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The Dartmouth
April 19, 2024 | Latest Issue
The Dartmouth

COVID-19 campus updates: Tuck classes to proceed in person as planned

Follow along for the latest COVID-19 developments on campus.

tuck floater.jpg

Despite an outbreak at the end of last week, Tuck classes will proceed in-person as planned on Monday. 

Check back here for updates on current case counts and other campus developments.

Tuck classes to proceed in person as planned

Aug. 22 | 3:30 p.m.

In-person classes will proceed on Monday at the Tuck School of Business as planned, the Tuck Dean’s Office informed students Saturday evening in an emailed message. 

The announcement comes after several Tuck orientation events last week were moved online following an outbreak of COVID-19 cases. 

According to the Dean’s Office’s message, the daily case rate has fallen such that in-person classes will proceed for vaccinated students and those who have received an exemption. Students still awaiting contact tracing tests or who have accommodations for remote learning will “participate in class virtually.”

The message emphasized Dartmouth’s high vaccination rate — 94% among members of the on-campus community as of Friday, according to the COVID-19 Dashboard — and encouraged students to socialize outside. It also reminded students that masks are required in classrooms and common spaces. 

There were 21 active cases among all students and two among faculty and staff on Friday, according to the dashboard. 

Following case spike, Tuck moves orientation online

Aug. 19 | 9:15 p.m.

Due to the identification of eight COVID-19 cases among Tuck School of Business students since Aug. 9, the remaining two days of the Tuck Launch orientation for first-year students will be virtual starting today, according to an email sent to Tuck students by the Tuck Deans’ Office on Aug. 18. 

The message also said that the “Tuck ’Tails” event scheduled for Thursday will be postponed and that Tuck is “closely monitoring” the case count to make a decision on the format of the first week of classes. Executive director of marketing and communications at Tuck Lindsey Walter confirmed in an emailed statement that as of Thursday evening, “no decision has been made yet” about the format of Tuck classes, which begin next week.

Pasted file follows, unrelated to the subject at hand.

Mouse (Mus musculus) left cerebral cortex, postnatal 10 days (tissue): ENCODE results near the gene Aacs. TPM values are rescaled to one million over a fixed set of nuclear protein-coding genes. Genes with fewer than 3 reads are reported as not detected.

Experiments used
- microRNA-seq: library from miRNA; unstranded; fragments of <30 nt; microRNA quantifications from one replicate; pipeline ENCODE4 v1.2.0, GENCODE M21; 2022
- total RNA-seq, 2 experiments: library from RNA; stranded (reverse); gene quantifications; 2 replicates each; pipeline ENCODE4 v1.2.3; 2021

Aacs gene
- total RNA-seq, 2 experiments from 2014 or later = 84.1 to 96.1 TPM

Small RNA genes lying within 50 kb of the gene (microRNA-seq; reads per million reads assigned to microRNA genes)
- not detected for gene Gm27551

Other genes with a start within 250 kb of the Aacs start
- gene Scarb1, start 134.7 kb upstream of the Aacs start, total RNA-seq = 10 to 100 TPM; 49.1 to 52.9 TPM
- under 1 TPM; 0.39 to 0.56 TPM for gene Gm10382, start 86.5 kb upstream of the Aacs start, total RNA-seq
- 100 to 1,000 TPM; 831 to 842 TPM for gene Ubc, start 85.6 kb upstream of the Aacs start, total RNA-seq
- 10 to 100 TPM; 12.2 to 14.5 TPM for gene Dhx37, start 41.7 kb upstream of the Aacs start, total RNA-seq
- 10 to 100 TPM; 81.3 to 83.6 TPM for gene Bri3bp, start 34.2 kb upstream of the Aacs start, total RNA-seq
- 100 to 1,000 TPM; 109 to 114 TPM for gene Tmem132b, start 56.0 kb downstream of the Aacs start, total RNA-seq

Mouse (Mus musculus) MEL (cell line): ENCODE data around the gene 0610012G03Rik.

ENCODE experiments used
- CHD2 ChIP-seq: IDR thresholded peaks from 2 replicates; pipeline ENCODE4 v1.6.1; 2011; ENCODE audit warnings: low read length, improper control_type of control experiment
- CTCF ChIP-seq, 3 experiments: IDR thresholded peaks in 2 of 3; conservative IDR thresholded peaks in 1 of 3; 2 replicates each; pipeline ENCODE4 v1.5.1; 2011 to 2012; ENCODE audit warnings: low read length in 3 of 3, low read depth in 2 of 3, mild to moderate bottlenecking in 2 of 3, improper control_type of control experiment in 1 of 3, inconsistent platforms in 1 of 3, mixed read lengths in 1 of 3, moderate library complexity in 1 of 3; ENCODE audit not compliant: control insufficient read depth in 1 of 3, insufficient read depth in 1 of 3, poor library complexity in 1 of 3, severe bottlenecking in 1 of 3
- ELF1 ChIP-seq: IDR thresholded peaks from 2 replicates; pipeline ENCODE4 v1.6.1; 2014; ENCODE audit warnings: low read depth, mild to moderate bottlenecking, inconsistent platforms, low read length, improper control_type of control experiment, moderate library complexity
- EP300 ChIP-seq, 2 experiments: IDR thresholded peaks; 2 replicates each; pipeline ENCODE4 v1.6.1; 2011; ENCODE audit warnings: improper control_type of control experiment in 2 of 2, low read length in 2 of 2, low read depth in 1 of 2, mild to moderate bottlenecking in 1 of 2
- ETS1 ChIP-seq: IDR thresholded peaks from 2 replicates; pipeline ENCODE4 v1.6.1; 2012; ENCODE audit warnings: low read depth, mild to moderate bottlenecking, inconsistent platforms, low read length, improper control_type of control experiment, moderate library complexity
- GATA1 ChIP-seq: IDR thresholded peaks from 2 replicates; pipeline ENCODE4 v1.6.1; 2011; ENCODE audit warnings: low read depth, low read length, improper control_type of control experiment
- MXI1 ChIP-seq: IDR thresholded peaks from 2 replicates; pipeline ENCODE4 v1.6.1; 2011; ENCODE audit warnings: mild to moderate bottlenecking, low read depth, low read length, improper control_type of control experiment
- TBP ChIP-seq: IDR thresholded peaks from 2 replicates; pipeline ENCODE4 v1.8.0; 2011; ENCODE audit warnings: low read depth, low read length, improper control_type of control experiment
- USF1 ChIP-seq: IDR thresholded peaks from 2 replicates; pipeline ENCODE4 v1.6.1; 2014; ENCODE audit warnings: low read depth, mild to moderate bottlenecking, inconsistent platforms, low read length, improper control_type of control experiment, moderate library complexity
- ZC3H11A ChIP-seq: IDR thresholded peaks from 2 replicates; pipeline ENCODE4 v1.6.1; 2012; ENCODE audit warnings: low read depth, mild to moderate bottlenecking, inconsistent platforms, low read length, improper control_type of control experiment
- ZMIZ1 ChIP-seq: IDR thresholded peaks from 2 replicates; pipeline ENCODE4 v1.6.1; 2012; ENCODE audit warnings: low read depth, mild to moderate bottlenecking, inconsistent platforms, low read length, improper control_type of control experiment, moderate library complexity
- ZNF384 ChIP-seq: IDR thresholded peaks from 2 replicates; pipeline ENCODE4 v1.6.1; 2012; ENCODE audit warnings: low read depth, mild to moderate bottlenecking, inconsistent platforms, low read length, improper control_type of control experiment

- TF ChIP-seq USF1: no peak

As of Thursday evening, Dartmouth’s COVID-19 Dashboard showed 17 active cases among students and 3 among faculty and staff. Vice president for communications Justin Anderson confirmed in an emailed statement that the “cluster of at least 10 individuals” indicated on the dashboard is the Tuck outbreak. 

According to the message, the cases are “occurring despite vaccination,” and masking continues to be required in most indoor Tuck spaces. Tuck study groups are still permitted to gather in their assigned study rooms for the CEO Challenge — a 24-hour business case analysis — and a lunch scheduled for Friday will instead be offered in a “grab and go” format. The message also encouraged students to take advantage of outdoor spaces to socialize. 

While fully vaccinated Dartmouth students are required to get tested for COVID-19 once every 30 days, the announcement said Tuck anticipates asking students to test more frequently in the near term, regardless of vaccination status, and said that more details about increased testing frequency would be available “in the coming days.”

Anderson wrote that testing hours will be extended Friday and Saturday “to accommodate an expected increase in demand.” 

He also wrote that despite the news and the reinstatement of the indoor mask mandate, the College “[expects] and [is] planning for all undergraduate instruction this fall to take place in person.”

Correction appended (10:11 a.m, Aug. 20, 2021): A previous version of this post stated that the email was sent to Tuck students on Thursday. It was sent on Wednesday. Additionally, the post stated that masking is required is all indoor Tuck spaces, but the indoor mask mandate is not universal. The post has been corrected. 

Kotz announces loosened indoor mask mandate, Mills says staff return may be delayed in “Community Conversations” livestream

Aug. 18 | 4:50 p.m.

Dartmouth will loosen its indoor mask mandate somewhat for individuals fully vaccinated against COVID-19, interim Provost David Kotz announced in a “Community Conversations” livestream today.